Red-back Without Red Back

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Red-back Without Red Back

Red-backs (Latrodectus hasseltii) are usually glossy black, with a distinctive red/orange stripe on the abdomen. However, it is not uncommon to find variations on this pattern. Don came across a red-back without any red on its back at all.

Red-backs are very common throughout Australia, especially in urban areas. They like to hide in dry sheltered places, for example under the rims of flowerpots, in sheds, under the seats of outdoor toilets, underneath outdoor furniture and in piles of rubbish. The males are very small and are considered harmless. However bites from the pea-sized females can cause sweating, paralysis, nausea, vomiting and severe pain. There have been no fatalities since 1956, when a specific antivenom became available.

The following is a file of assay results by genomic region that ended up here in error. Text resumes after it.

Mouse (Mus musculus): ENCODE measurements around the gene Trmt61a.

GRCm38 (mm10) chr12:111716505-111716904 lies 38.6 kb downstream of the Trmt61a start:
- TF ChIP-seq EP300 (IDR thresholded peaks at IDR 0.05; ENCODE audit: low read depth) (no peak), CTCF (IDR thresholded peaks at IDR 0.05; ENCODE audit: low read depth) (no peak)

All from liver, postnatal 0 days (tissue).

In the days of backyard dunnies 80% of victims were men using the toilet, which explains the popularity of Slim Newton’s song ‘Red-back on the Toilet Seat’. Nowadays most people are bitten on the limbs, and most bites are minor. Even so, hundreds of people require antivenom for Red-back Spider bites every year in Australia. If bitten by a Red-back Spider apply ice packs to the wound to relieve the pain and seek medical aid. Do not apply a pressure-immobilisation bandage, as pressure can make the pain worse.

Spider information on the web

Queensland Museum Explorer – The Red-back Spider (
Australian Museum Online – (
Australian Reptile Park – Spider Hotline (